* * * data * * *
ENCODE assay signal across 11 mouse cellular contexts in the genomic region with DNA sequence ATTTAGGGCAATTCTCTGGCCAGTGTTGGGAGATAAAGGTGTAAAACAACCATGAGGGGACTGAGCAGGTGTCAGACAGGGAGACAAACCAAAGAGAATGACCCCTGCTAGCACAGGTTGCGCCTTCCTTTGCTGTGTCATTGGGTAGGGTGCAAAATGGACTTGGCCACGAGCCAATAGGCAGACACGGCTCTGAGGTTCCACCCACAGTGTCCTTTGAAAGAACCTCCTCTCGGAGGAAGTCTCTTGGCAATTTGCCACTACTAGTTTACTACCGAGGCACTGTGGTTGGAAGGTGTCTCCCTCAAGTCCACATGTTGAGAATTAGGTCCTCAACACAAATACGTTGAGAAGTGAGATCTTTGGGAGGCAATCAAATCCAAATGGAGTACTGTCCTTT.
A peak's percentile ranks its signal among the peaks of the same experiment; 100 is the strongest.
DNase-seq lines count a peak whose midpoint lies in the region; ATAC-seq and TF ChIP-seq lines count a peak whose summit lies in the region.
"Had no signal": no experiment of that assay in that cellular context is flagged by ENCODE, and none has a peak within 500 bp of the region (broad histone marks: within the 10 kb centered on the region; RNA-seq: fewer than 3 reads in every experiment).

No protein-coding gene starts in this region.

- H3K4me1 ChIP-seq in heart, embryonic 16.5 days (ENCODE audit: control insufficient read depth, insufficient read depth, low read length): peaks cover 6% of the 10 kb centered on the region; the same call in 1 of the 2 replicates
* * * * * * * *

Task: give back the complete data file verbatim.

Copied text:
ENCODE assay signal across 11 mouse cellular contexts in the genomic region with DNA sequence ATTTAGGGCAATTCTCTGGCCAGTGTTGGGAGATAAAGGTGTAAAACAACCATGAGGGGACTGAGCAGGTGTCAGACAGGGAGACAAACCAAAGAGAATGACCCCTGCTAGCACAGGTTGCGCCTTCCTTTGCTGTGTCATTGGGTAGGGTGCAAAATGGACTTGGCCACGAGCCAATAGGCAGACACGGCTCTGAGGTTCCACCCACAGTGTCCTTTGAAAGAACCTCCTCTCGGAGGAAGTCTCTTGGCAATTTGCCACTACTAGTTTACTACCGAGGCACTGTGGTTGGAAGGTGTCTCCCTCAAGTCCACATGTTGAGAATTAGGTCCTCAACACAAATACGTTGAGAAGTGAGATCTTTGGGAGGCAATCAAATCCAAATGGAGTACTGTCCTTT.
A peak's percentile ranks its signal among the peaks of the same experiment; 100 is the strongest.
DNase-seq lines count a peak whose midpoint lies in the region; ATAC-seq and TF ChIP-seq lines count a peak whose summit lies in the region.
"Had no signal": no experiment of that assay in that cellular context is flagged by ENCODE, and none has a peak within 500 bp of the region (broad histone marks: within the 10 kb centered on the region; RNA-seq: fewer than 3 reads in every experiment).

No protein-coding gene starts in this region.

- H3K4me1 ChIP-seq in heart, embryonic 16.5 days (ENCODE audit: control insufficient read depth, insufficient read depth, low read length): peaks cover 6% of the 10 kb centered on the region; the same call in 1 of the 2 replicates